Julian Huppert writes…Update on the Defamation Bill

libel-reform-campaign-logoThe Defamation Bill has had a troubled passage through Parliament. Hijacked by Labour over Leveson, attacked by Tory backbenchers concerned about companies and undermined by vested interests, I was glad to see it finally reach one of its last Parliamentary stages in the Commons today.

I was on the Joint Committee that considered this bill when it was a draft – those discussions are already beginning to feel like a distant memory! But we will deliver a huge reform of the UK libel laws.

All the while, Lib Dems have been vociferous in their defence of both free speech, and a fairly administered right not to be defamed: particularly leading campaigners like Lord Lester and Evan Harris.

The fact that this Bill is in one of its final stages, and its main components – in line with Party policy – are still intact, is testament to our resolve.

In the words of John Kampfner, the chief executive of Index on Censorship: “When we launched the Libel Reform Campaign in 2009, only the Liberal Democrats backed change. Now the cause has cross party support.”

But for many, a key provision in the Bill concerns corporations. As I wrote back in June, when it comes to defamation, corporations and non-natural persons are treated just like individuals, even though they clearly aren’t the same.

This has a horrible effect on free speech in the UK, as companies abuse their power and resources.

Some of you will know that backbench Tories have tried to block our Lib Dem commitment to treat companies and individuals differently.

I’ve been working intensely on this issue, talking to Ministers – Lib Dems and Tories – and campaigners to get this resolved. And we seem to have done it. Following an intervention from myself during today’s debate, Helen Grant – the Justice Minister leading for the Government – confirmed a change in policy. She said:

I am, however, aware of the strength of feeling that exists on the issue of whether there should be a specific provision in the Bill requiring non-natural persons trading for profit to show substantial financial loss. As we have made clear at earlier stages of the Bill, in order to satisfy the serious harm test such bodies are likely in practice to have to show some form of actual or likely financial loss anyway. But I can confirm that we are prepared to actively consider that aspect of the amendment further and listen carefully to the views expressed in both Houses.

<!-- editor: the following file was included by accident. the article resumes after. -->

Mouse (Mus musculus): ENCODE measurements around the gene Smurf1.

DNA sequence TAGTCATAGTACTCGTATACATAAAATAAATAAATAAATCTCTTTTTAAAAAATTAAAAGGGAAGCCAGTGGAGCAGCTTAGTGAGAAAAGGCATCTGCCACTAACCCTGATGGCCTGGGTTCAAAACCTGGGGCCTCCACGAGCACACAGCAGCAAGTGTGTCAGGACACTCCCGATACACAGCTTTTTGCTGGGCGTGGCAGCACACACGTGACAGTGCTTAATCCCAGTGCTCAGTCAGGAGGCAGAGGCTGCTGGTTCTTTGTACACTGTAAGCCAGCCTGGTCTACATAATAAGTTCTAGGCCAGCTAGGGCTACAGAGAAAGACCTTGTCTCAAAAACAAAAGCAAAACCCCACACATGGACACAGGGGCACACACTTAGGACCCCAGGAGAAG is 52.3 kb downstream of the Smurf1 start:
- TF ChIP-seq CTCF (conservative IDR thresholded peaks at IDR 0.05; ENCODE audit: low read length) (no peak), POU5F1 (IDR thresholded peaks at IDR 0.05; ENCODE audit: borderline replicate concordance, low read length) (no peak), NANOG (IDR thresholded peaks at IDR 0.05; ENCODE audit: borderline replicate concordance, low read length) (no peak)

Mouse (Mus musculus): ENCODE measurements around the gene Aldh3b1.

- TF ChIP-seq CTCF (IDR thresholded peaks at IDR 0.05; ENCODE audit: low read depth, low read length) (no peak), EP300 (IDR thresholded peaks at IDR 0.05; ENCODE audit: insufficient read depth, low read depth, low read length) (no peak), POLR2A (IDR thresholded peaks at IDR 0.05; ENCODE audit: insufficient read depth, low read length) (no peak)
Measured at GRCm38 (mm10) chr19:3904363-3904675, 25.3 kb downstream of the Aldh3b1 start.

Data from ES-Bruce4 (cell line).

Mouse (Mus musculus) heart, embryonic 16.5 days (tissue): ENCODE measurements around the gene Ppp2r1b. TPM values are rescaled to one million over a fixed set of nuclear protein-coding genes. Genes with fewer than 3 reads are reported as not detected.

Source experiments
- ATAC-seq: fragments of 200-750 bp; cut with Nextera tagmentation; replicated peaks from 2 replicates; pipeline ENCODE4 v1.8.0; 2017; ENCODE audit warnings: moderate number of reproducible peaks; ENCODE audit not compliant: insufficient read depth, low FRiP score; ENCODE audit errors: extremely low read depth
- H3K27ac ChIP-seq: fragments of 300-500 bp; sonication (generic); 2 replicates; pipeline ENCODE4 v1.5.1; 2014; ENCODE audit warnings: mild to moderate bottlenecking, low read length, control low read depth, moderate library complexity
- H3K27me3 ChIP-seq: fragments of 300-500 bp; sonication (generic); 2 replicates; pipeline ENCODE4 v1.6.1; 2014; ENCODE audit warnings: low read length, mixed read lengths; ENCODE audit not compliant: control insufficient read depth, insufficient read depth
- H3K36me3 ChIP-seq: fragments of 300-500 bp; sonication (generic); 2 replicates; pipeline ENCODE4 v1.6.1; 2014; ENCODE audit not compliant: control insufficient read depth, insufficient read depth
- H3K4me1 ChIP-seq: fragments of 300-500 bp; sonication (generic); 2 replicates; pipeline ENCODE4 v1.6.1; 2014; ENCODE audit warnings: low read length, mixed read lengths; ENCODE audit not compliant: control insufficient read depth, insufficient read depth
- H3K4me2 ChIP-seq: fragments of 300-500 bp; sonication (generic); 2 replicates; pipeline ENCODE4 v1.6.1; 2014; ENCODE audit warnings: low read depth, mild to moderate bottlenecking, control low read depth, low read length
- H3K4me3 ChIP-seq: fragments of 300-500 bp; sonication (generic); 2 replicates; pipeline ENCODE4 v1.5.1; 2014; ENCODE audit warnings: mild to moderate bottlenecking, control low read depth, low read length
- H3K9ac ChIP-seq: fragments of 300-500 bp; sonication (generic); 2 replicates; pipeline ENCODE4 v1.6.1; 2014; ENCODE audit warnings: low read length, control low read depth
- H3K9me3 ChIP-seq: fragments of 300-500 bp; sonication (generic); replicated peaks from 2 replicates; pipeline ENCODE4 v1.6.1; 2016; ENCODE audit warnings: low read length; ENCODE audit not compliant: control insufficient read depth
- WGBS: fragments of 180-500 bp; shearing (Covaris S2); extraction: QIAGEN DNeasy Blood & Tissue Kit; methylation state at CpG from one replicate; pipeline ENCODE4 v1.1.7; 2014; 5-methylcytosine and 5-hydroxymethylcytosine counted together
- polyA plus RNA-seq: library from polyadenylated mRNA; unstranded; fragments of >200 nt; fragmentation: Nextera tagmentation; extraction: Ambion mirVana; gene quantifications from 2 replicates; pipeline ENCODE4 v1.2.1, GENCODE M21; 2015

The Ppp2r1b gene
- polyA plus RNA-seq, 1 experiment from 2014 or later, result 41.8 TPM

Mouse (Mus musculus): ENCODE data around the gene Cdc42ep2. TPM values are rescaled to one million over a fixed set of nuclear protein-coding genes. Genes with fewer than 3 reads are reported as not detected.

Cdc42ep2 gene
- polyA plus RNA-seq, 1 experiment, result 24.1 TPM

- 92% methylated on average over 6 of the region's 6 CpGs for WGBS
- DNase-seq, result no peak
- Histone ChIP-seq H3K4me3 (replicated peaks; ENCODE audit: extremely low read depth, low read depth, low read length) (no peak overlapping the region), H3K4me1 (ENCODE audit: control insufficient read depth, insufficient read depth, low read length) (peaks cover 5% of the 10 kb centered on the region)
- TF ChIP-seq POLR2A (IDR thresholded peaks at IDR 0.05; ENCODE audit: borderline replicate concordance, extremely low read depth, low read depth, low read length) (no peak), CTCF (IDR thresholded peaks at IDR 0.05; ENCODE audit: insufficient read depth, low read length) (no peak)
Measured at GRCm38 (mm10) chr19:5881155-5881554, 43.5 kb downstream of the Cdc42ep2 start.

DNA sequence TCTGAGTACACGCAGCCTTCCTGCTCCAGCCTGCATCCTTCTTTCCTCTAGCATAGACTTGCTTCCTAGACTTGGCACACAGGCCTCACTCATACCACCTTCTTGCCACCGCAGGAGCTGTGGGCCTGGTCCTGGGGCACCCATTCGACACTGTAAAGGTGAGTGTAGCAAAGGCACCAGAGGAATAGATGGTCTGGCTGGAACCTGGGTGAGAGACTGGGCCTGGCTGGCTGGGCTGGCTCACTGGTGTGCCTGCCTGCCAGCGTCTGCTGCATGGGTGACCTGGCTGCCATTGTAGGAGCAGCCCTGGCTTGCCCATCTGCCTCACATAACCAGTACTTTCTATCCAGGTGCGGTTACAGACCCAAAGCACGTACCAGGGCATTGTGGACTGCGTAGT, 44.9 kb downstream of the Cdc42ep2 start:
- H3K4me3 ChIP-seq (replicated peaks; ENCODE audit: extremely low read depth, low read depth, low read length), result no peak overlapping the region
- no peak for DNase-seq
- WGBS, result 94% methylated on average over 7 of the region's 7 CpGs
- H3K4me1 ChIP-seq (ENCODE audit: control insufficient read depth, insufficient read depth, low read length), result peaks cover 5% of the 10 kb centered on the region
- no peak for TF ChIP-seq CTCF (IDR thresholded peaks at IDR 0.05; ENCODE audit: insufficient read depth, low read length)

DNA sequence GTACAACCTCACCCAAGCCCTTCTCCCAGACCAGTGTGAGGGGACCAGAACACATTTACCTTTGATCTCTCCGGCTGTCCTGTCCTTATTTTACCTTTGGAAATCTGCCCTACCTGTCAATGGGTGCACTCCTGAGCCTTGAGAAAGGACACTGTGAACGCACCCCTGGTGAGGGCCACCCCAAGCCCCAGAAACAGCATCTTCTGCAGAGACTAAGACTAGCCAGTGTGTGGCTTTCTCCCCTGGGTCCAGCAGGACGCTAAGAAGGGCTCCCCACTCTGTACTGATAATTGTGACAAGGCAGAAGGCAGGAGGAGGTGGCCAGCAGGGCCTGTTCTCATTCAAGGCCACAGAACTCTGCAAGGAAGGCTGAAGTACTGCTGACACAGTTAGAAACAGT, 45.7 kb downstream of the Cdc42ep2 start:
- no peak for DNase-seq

Now, you may wonder what that actually means. Which is a fair concern, given that some of it is incomprehensible to anyone outside the Westminster village.

Simon Hughes got the Government to confirm it meant a revised amendment. The Government will put back into the bill the Lib Dem aim to treat companies differently. Following our policy and the approach recommended by the Joint Committee, corporations will have to show substantial financial loss to take action – not just reputational loss.

For complex procedural reasons, the detailed changes will be made next week, when the Bill returns to the Lords. But it will happen.

From Conference motion, to Government Bill, we’re very nearly there with libel reform. This final step – to make the laws fair for ordinary citizens – is within grasp. We will seize it and deliver libel reform as we promised.

* Julian Huppert is Liberal Democrat MP for Cambridge.

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15 Comments

  • Evan Harris 16th Apr '13 - 8:26pm

    Well done to Julian (and Nick and Tom) on their efforts here in getting the concession on companies.

    I would like to add David Howarth to the tribute list and declare the interest that it was me and David who wrote the manifesto words cited in the debate – that it should be harder for companies to sue in libel.